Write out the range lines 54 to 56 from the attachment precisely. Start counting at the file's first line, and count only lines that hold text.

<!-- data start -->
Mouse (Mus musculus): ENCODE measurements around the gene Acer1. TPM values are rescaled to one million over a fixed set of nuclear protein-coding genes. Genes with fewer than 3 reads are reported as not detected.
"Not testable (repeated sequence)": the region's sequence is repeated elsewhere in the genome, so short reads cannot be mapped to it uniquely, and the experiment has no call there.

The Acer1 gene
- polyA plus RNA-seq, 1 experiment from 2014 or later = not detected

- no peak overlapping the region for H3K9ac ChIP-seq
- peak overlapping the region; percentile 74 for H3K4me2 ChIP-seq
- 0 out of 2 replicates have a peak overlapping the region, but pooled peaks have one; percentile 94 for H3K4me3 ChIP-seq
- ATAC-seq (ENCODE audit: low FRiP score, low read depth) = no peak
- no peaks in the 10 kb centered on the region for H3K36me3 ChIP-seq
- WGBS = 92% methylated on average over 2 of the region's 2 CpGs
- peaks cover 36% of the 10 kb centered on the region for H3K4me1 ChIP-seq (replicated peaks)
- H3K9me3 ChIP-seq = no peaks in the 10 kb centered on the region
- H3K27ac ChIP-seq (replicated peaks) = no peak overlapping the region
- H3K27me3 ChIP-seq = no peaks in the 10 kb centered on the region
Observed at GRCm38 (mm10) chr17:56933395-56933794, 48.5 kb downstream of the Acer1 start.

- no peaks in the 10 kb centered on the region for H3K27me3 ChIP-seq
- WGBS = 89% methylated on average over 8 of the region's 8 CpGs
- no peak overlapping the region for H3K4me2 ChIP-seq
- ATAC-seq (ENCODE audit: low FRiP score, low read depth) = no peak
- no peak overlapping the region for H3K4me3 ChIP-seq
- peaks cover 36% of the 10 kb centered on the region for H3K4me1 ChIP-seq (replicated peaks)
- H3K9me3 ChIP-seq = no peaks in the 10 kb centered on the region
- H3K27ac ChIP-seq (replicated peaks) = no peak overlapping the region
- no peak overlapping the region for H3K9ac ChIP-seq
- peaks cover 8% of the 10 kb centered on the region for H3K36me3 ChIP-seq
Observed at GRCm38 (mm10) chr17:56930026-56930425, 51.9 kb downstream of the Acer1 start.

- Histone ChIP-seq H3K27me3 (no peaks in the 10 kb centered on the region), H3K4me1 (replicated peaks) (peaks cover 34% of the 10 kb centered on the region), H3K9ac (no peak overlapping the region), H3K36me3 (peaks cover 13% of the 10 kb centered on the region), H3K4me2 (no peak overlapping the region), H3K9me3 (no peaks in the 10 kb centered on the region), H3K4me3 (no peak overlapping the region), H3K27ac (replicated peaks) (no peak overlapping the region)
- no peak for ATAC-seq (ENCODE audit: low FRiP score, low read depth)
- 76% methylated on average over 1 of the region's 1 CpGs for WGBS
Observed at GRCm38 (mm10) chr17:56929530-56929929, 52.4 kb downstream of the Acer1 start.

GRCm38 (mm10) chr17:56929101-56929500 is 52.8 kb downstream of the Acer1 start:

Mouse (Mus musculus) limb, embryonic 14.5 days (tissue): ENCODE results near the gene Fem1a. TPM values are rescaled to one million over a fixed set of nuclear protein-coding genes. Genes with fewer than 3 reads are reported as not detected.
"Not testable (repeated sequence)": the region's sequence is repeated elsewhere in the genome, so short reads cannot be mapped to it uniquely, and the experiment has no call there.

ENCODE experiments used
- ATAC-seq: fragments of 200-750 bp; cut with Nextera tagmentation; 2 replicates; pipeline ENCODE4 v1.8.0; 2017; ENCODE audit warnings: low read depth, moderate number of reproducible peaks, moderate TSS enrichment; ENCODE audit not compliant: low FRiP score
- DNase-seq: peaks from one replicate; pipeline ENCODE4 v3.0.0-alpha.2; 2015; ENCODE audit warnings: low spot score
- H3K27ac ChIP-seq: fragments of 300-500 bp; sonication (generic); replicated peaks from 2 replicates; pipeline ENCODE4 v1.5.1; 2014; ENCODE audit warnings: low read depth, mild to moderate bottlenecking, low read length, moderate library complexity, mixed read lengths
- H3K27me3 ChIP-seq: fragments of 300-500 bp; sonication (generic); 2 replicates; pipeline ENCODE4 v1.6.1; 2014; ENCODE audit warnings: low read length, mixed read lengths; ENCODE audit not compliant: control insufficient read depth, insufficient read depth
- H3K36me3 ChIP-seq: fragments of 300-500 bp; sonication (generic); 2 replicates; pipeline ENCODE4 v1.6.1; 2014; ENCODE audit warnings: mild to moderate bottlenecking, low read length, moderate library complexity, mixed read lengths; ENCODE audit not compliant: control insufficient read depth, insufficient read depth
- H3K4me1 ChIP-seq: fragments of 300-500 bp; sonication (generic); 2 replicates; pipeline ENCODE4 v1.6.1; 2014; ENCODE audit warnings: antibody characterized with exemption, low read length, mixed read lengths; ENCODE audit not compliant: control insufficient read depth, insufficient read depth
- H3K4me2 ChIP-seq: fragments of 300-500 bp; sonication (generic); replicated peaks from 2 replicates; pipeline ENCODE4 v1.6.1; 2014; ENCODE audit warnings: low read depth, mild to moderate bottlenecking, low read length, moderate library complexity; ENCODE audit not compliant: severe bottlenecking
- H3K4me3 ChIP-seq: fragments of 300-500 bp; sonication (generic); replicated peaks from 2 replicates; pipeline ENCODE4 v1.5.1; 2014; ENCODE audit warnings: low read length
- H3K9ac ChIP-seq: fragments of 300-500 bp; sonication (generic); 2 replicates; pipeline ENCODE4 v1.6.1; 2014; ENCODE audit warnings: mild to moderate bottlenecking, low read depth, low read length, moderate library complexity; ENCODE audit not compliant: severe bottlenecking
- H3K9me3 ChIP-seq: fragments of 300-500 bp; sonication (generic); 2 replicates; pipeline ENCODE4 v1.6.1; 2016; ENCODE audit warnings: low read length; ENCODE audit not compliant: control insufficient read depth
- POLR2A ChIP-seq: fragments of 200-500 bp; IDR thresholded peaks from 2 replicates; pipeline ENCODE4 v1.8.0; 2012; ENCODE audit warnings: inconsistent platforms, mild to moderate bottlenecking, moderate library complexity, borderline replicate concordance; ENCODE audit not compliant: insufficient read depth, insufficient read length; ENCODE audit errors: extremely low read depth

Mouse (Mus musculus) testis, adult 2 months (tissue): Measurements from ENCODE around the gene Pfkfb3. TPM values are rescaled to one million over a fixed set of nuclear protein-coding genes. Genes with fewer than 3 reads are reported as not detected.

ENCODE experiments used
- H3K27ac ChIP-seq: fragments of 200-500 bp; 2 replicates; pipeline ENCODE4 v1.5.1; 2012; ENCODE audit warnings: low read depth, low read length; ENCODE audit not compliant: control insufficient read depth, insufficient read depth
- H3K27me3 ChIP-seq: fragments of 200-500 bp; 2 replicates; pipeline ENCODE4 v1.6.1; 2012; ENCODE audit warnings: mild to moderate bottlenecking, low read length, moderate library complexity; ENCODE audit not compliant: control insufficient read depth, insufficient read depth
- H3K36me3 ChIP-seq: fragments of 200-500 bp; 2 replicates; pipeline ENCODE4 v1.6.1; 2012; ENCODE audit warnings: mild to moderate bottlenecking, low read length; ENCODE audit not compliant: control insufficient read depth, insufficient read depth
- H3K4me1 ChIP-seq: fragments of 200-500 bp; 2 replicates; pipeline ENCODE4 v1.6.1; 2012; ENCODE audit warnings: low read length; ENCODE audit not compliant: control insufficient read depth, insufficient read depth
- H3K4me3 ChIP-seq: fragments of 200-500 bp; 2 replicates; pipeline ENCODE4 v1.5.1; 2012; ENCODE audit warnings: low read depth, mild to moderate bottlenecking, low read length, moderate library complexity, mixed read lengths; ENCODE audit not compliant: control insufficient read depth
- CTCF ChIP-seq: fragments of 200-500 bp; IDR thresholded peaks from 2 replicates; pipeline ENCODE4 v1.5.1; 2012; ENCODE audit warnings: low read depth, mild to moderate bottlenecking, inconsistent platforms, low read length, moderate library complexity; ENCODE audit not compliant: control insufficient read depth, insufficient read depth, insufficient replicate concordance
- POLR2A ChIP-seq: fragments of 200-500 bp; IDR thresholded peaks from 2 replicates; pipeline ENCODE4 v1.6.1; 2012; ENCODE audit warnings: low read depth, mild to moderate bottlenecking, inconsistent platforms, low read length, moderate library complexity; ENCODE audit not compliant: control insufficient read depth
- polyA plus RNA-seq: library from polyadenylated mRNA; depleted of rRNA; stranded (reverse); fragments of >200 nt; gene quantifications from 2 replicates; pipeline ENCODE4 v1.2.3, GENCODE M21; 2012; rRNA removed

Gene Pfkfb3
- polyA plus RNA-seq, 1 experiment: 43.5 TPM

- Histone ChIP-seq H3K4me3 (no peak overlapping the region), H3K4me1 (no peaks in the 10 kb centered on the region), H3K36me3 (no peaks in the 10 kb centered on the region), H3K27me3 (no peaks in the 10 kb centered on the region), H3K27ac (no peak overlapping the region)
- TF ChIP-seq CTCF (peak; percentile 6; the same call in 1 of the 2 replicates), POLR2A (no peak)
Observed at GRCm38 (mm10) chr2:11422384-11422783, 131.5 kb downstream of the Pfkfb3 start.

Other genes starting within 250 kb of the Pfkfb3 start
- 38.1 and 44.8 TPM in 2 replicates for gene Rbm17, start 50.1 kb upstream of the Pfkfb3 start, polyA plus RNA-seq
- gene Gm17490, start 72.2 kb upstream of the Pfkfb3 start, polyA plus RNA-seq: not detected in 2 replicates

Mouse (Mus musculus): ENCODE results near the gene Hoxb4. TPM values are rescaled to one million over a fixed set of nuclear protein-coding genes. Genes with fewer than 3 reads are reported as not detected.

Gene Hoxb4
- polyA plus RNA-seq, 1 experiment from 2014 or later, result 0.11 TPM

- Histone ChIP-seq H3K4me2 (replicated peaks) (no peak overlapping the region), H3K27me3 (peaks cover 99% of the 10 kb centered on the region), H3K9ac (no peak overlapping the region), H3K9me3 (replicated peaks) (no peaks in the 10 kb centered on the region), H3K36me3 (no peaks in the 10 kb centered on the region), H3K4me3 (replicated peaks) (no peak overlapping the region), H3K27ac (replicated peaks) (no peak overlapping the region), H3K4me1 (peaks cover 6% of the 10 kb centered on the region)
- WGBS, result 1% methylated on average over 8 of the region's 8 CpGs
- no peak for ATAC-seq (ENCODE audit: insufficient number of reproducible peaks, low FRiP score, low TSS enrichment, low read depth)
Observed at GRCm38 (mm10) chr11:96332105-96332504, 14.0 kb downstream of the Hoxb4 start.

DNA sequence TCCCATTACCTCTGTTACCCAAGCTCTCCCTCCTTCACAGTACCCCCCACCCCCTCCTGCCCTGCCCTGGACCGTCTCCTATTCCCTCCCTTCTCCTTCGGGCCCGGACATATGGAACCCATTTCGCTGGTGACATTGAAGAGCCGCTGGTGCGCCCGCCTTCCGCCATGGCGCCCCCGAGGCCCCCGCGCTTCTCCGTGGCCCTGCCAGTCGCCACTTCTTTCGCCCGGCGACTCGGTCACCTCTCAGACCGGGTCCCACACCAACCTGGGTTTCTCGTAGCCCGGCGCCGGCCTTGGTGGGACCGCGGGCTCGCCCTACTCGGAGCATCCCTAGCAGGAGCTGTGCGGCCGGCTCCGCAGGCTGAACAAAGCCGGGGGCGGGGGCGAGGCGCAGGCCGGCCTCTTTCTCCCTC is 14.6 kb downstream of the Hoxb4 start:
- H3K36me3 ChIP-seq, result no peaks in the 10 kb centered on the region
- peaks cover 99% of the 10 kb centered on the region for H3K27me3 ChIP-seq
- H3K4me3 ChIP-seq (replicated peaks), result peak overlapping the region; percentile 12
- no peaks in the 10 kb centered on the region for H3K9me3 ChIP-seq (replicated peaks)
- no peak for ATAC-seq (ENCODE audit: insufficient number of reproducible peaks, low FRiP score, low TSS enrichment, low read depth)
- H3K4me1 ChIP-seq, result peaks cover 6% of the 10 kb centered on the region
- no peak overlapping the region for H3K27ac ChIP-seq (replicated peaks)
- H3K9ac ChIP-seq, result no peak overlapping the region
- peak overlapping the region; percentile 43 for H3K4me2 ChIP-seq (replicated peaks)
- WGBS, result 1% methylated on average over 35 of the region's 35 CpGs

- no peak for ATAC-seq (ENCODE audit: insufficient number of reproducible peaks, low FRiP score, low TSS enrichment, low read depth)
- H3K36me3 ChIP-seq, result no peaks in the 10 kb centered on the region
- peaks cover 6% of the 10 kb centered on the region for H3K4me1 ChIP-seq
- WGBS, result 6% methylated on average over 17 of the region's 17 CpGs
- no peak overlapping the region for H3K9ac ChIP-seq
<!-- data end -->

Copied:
- POLR2A ChIP-seq: fragments of 200-500 bp; IDR thresholded peaks from 2 replicates; pipeline ENCODE4 v1.6.1; 2012; ENCODE audit warnings: low read depth, mild to moderate bottlenecking, inconsistent platforms, low read length, moderate library complexity; ENCODE audit not compliant: control insufficient read depth
- polyA plus RNA-seq: library from polyadenylated mRNA; depleted of rRNA; stranded (reverse); fragments of >200 nt; gene quantifications from 2 replicates; pipeline ENCODE4 v1.2.3, GENCODE M21; 2012; rRNA removed

Gene Pfkfb3